“Tomorrow” is a strange concept. No matter how close you come to it, you’ll never actually reach it—because once that clock ticks over to midnight, what was once tomorrow becomes today, and tomorrow takes a 24-hour step away from you. It’s an unattainable goal, always floating close in front of us but never coming at all within our grasp.
For many people, happiness functions in much the same way. In a culture so intent on convincing the everyday consumer that he is entitled to nothing short of the treatment and possessions typically reserved for royalty, it’s not difficult to convince ourselves, “If I just had ______, I’d be happy.” We let either the advertising around us or our own inner voice convince us that the only thing standing between ourselves and happiness is…fill in the blank.
Maybe it’s a new car. Maybe it’s a promotion. Maybe it’s just having a few extra dollars every week so that dinner can consist of more than a bowl of Ramen noodles. Whatever goes in our blank, it’s something we’ve convinced ourselves we must attain before we can really be happy. And when our months or years of hard work pay off and we find the object of our blank in our possession, we realize that we are, at long last, finally happy.
A fickle cycle
…At least, for a time. But inevitably (and often quicker than we imagined), the shine of our newest acquisition, accomplishment, or milestone starts to grow dull—and that’s about the time we notice something new in our blank. Yes, we thought filling in that old blank would make us happy, but now we know we were wrong. There’s something better out there—and if we just had that, we’d be happy.
And so a cycle begins to emerge. Maybe at first we just wanted a car. Then it was a nicer car. Then it was nicer cars. The happiness we expect to find at each progressive step is like chasing tomorrow: we can only get so close before it flies off into the distance, beckoning us to begin the journey yet again. Time and time again we march toward it, certain that this time…this time, we won’t lose hold of it.
The apostle Paul wrote to warn Timothy of this vicious cycle, saying “those who desire to be rich fall into temptation and a snare, and into many foolish and harmful lusts which drown men in destruction and perdition. For the love of money is a root of all kinds of evil, for which some have strayed from the faith in their greediness, and pierced themselves through with many sorrows” (1 Timothy 6:9-10).
Of interesting note here is that those who desire to be rich, no doubt in pursuit of their own happiness, end up instead piercing themselves through “with many sorrows.” Once we begin equating milestones like these with happiness, we become our own taskmasters, driving ourselves on to reach each one in a futile journey destined to end in disappointment. The very path we expected to lead us to joy is in fact an express route to depression.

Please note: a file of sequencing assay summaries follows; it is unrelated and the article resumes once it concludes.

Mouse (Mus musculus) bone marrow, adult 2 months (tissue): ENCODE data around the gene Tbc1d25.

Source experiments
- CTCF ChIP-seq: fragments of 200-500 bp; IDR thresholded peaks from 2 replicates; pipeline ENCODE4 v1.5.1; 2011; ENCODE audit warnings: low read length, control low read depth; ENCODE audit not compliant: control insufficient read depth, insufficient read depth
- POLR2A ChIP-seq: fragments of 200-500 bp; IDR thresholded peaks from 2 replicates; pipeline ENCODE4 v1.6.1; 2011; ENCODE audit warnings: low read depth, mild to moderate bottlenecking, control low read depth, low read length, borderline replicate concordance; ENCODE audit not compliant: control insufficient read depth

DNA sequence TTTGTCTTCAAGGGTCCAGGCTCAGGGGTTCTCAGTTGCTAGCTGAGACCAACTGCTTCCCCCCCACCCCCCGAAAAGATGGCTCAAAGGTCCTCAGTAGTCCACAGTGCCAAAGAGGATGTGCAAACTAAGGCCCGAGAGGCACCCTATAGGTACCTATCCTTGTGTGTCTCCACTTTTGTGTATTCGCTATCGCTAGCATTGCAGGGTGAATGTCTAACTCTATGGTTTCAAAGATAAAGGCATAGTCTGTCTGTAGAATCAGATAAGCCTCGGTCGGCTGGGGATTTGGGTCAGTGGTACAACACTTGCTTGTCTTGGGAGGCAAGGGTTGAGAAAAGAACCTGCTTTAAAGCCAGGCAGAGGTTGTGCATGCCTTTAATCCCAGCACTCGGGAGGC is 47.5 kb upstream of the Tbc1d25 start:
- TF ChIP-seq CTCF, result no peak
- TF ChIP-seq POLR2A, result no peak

Paul also provides Timothy with the way out of the cycle: “Now godliness with contentment is great gain. For we brought nothing into this world, and it is certain we can carry nothing out. And having food and clothing, with these we shall be content” (1 Timothy 6:6-8). That’s it. Food and clothing. Not a big screen TV, not a better job, not a nicer house, not even nice food and nice clothing. Just plain old food and clothing are the only physical requirements the Bible lists for finding contentment.
Beyond the physical
Let’s pause a moment for a reality check. Do you have access to food? Are you in possession of clothing? I imagine that anyone reading this can answer yes. There’s also a high probability that you’re reading this from a device capable of accessing the Internet, probably from within the walls of the place you call home. So not only do you have food and clothing, you have at least a handful of blessings above and beyond those basics—and if you take a moment to truly and honestly count them, I’d be surprised if you didn’t find yourself with far more than a handful.
And yet these blessings, as we have seen, cannot themselves bring contentment. Food and clothing are necessary to sustain physical life, but they themselves aren’t the key to happiness. For that, we have to look beyond the physical.
Refocus your hunger
It’s hard-wired into human nature to want more—to improve ourselves. Unfortunately, it’s an easy trap (as we’ve noted) to apply this character trait to wanting more stuff. There isn’t anything wrong or evil about money, possessions, or other milestones, but when we begin loving them, we start down the road that the Bible and simple observation tell us ends in being pierced through with many sorrows.
The real key to happiness requires a shift in focus. Paul continues in his admonition to Timothy, “But you, O man of God, flee these things and pursue righteousness, godliness, faith, love, patience, gentleness. Fight the good fight of faith, lay hold on eternal life, to which you were also called” (1 Timothy 6:11-12). God designed you to want more—not of the physical, but of the spiritual. Chasing stuff leaves us feeling empty because physical objects cannot satiate a spiritual hunger.
You were built to pursue—pursue righteousness. Pursue Godliness. Pursue faith, love, patience, and gentleness. You were built to fight for more—fight the good fight of faith, lay hold on eternal life. When God formed you in the womb, He formed you with a desire to improve yourself—and the milestones of this world pale in comparison to eternal life as sons and daughters of God in His Kingdom.
The key to happiness isn’t seeking stuff—it’s pursuing Godly character. Do you want to be content? Then don’t choose a path focused on filling your pockets with things. Make sure instead that your feet are on the path leading you to become more like your Creator.
Until next time,